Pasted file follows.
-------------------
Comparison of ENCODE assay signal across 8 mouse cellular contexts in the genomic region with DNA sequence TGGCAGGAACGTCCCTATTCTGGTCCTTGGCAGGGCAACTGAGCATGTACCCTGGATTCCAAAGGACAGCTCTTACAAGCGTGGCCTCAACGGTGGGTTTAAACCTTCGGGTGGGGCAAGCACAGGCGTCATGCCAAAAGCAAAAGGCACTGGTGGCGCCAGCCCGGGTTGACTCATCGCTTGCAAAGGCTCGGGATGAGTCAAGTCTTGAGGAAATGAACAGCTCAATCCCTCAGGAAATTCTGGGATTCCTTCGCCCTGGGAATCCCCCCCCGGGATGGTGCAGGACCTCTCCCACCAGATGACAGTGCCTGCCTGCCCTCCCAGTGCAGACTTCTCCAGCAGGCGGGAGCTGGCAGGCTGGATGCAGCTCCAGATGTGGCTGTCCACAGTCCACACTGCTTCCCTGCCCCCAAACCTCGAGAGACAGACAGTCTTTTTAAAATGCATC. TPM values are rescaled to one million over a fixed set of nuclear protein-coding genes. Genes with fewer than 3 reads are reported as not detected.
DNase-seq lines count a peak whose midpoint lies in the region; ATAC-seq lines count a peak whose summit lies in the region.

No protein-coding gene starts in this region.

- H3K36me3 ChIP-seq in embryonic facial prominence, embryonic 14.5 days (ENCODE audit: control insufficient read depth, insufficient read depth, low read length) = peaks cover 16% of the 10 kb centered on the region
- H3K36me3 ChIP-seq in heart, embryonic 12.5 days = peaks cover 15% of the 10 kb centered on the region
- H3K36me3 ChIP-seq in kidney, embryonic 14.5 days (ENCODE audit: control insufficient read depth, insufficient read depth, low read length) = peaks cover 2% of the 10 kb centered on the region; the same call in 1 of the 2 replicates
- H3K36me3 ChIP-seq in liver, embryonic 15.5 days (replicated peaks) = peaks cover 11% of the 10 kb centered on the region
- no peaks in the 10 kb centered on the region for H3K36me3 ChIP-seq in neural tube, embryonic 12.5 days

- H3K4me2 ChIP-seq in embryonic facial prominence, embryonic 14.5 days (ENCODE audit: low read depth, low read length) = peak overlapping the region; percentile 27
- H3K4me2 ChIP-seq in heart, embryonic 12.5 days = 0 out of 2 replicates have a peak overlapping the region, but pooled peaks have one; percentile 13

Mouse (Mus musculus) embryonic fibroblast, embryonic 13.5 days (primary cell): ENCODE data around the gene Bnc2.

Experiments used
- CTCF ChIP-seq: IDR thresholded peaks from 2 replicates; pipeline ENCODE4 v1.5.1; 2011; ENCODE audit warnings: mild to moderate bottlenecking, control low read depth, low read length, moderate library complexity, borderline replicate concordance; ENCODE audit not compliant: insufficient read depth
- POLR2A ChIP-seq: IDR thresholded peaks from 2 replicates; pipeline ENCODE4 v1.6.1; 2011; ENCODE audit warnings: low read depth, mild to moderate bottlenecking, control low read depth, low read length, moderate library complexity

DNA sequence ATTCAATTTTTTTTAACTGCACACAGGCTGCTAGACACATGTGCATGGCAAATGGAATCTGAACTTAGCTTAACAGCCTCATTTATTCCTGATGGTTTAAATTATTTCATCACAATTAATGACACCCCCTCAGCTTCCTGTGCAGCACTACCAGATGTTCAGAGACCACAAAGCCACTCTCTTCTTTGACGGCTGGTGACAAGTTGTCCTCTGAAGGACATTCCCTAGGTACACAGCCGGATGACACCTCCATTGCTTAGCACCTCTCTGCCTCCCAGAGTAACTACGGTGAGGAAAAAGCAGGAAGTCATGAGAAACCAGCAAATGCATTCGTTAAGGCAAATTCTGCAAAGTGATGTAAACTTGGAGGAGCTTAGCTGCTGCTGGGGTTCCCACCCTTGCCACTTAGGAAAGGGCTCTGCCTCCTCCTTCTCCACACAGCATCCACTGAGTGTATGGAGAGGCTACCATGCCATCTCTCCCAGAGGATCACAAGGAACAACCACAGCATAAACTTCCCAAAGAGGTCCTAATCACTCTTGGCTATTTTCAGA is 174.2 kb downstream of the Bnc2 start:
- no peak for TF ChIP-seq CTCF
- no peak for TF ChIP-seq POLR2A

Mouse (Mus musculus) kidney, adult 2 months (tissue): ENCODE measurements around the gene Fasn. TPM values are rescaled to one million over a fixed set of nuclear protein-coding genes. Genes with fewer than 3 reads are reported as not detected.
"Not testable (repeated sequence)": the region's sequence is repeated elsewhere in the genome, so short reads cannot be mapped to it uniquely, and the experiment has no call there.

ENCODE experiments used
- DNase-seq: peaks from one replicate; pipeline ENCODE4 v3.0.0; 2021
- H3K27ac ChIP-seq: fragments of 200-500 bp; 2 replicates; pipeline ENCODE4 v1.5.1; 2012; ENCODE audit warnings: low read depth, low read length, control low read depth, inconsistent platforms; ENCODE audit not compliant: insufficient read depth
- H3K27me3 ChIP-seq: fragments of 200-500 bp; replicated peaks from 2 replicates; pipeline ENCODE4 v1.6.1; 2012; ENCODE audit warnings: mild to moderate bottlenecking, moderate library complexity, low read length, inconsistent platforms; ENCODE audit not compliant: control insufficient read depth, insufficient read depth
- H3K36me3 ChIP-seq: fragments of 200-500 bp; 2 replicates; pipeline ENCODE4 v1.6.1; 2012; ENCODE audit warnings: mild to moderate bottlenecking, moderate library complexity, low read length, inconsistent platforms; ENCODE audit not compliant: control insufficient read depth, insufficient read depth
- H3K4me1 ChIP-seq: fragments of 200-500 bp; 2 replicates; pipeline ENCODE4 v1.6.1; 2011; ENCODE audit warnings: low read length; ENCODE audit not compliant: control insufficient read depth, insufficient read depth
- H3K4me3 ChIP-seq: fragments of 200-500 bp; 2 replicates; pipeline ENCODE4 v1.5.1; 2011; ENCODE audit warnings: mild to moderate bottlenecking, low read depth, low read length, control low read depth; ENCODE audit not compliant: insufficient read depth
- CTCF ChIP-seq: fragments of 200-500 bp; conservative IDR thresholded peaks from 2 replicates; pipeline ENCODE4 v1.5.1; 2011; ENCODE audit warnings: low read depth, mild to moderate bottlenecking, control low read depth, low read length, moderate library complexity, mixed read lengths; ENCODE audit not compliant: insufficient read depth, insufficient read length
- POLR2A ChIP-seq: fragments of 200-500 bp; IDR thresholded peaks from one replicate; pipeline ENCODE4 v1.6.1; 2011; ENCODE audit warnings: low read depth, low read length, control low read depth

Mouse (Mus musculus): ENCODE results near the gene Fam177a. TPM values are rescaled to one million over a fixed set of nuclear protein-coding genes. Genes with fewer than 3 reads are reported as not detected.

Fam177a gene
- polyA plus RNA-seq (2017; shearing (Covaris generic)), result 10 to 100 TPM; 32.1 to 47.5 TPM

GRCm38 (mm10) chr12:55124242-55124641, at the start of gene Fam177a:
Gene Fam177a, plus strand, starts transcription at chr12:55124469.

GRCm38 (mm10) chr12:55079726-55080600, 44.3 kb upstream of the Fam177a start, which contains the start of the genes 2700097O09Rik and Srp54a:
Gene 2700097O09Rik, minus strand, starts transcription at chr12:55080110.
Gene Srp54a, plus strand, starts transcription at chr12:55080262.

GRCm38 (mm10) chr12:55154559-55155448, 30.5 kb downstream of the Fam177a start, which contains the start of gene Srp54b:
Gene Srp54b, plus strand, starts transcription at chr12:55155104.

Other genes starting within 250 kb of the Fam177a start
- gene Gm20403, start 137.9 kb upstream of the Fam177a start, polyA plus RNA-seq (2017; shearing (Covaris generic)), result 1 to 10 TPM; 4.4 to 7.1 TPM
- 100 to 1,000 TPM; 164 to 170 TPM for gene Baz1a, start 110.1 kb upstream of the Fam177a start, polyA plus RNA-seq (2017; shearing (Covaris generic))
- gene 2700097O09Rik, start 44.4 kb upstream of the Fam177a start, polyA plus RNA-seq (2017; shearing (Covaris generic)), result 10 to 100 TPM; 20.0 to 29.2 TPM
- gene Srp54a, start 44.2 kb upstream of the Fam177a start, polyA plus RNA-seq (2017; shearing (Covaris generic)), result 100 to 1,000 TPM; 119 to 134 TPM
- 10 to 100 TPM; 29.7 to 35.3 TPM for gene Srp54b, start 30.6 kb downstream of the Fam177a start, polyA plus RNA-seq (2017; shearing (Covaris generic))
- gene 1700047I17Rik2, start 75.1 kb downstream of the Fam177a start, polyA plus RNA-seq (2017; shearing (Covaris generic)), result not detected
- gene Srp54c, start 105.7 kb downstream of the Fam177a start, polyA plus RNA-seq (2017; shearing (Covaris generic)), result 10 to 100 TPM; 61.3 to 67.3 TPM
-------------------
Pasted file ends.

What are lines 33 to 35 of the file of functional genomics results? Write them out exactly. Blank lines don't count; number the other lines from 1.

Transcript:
Gene Fam177a, plus strand, starts transcription at chr12:55124469.

GRCm38 (mm10) chr12:55079726-55080600, 44.3 kb upstream of the Fam177a start, which contains the start of the genes 2700097O09Rik and Srp54a:
Gene 2700097O09Rik, minus strand, starts transcription at chr12:55080110.